Universal City Studios, Inc. v. Reimerdes

(S.D. N.Y 2000)

UNITED STATES DISTRICT COURT
FOR THE SOUTHERN DISTRICT OF NEW YORK

111 F. Supp. 2d 294

Decided August 17, 2000

Lewis A. Kaplan, District Judge.

Plaintiffs, eight major United States motion picture studios, distribute many of their copyrighted motion pictures for home use on digital versatile disks ("DVDs"), which contain copies of the motion pictures in digital form. They protect those motion pictures from copying by using an encryption system called CSS. CSS-protected motion pictures on DVDs may be viewed only on players and computer drives equipped with licensed technology that permits the devices to decrypt and play--but not to copy--the films.

Late last year, computer hackers devised a computer program called DeCSS that circumvents the CSS protection system and allows CSS-protected motion pictures to be copied and played on devices that lack the licensed decryption technology. Defendants quickly posted DeCSS on their Internet web site, thus making it readily available to much of the world. Plaintiffs promptly brought this action under the Digital Millennium Copyright Act (the "DMCA") to enjoin defendants from posting DeCSS and to prevent them from electronically "linking" their site to others that post DeCSS. Defendants responded with what they termed "electronic civil disobedience" --increasing their efforts to link their web site to a large number of others that continue to make DeCSS available.

Defendants contend that their actions do not violate the DMCA and, in any case, that the DMCA, as applied to computer programs, or code, violates the First Amendment. This is the Court's decision after trial, and the decision may be summarized in a nutshell.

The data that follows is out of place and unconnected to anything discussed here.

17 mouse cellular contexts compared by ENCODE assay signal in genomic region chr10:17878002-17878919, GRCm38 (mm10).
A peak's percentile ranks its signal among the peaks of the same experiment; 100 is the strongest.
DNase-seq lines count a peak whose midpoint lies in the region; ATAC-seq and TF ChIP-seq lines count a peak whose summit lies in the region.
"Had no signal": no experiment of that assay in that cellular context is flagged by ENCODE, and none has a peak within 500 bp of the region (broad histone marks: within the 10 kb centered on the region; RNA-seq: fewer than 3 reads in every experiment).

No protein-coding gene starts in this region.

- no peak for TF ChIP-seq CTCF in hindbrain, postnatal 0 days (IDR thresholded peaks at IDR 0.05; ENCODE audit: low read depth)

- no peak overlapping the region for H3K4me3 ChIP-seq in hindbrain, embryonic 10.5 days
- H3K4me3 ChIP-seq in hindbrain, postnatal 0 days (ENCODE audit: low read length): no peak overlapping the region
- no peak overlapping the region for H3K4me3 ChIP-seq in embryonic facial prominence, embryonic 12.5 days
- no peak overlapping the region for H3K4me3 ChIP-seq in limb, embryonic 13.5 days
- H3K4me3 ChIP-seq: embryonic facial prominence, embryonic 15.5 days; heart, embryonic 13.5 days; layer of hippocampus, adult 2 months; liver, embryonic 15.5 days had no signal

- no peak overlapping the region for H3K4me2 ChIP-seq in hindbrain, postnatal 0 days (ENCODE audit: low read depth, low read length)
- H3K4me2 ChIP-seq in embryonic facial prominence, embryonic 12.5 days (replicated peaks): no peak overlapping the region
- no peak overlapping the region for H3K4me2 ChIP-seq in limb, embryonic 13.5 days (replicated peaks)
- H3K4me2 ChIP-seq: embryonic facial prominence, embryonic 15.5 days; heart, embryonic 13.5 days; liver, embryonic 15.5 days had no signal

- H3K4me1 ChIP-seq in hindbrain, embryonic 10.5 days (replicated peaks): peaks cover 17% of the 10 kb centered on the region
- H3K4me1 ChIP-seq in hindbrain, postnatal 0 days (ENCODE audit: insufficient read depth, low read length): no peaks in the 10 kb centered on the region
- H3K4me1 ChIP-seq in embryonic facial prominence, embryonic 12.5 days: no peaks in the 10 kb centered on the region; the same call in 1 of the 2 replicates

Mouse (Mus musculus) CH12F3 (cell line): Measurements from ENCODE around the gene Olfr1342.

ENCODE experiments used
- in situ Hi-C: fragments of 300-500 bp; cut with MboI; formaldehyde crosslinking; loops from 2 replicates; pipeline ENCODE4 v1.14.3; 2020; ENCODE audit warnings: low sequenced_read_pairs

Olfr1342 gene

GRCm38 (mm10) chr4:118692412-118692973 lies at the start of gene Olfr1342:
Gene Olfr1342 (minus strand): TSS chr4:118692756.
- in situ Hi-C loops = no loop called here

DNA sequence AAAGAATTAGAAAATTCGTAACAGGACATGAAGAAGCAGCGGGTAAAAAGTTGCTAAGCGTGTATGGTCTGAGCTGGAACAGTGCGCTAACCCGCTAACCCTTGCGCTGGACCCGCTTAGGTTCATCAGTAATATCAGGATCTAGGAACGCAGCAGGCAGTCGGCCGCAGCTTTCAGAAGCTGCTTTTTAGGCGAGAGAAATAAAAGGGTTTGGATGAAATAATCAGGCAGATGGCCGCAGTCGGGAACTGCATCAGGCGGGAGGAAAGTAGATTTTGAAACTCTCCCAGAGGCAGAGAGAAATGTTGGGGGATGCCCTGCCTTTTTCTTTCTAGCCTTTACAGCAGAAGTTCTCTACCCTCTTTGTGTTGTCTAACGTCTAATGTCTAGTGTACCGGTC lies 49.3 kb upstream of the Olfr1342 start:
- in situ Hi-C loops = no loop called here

Defendants argue first that the DMCA should not be construed to reach their conduct, principally because the DMCA, so applied, could prevent those who wish to gain access to technologically protected copyrighted works in order to make fair--that is, non-infringing--use of them from doing so. They argue that those who would make fair use of technologically protected copyrighted works need means, such as DeCSS, of circumventing access control measures not for piracy, but to make lawful use of those works.

Technological access control measures have the capacity to prevent fair uses of copyrighted works as well as foul. Hence, there is a potential tension between the use of such access control measures and fair use. Defendants are not the first to recognize that possibility. As the DMCA made its way through the legislative process, Congress was preoccupied with precisely this issue. Proponents of strong restrictions on circumvention of access control measures argued that they were essential if copyright holders were to make their works available in digital form because digital works otherwise could be pirated too easily. Opponents contended that strong anticircumvention measures would extend the copyright monopoly inappropriately and prevent many fair uses of copyrighted material.

Congress struck a balance. The compromise it reached, depending upon future technological and commercial developments, may or may not prove ideal. But the solution it enacted is clear. The potential tension to which defendants point does not absolve them of liability under the statute. There is no serious question that defendants' posting of DeCSS violates the DMCA.

Defendants' constitutional argument ultimately rests on two propositions--that computer code, regardless of its function, is "speech" entitled to maximum constitutional protection and that computer code therefore essentially is exempt from regulation by government. But their argument is baseless.

Computer code is expressive. To that extent, it is a matter of First Amendment concern. But computer code is not purely expressive any more than the assassination of a political figure is purely a political statement. Code causes computers to perform desired functions. Its expressive element no more immunizes its functional aspects from regulation than the expressive motives of an assassin immunize the assassin's action.

In an era in which the transmission of computer viruses--which, like DeCSS, are simply computer code and thus to some degree expressive--can disable systems upon which the nation depends and in which other computer code also is capable of inflicting other harm, society must be able to regulate the use and dissemination of code in appropriate circumstances. The Constitution, after all, is a framework for building a just and democratic society. It is not a suicide pact.

* * *

II. The Digital Millennium Copyright Act

A. Background and Structure of the Statute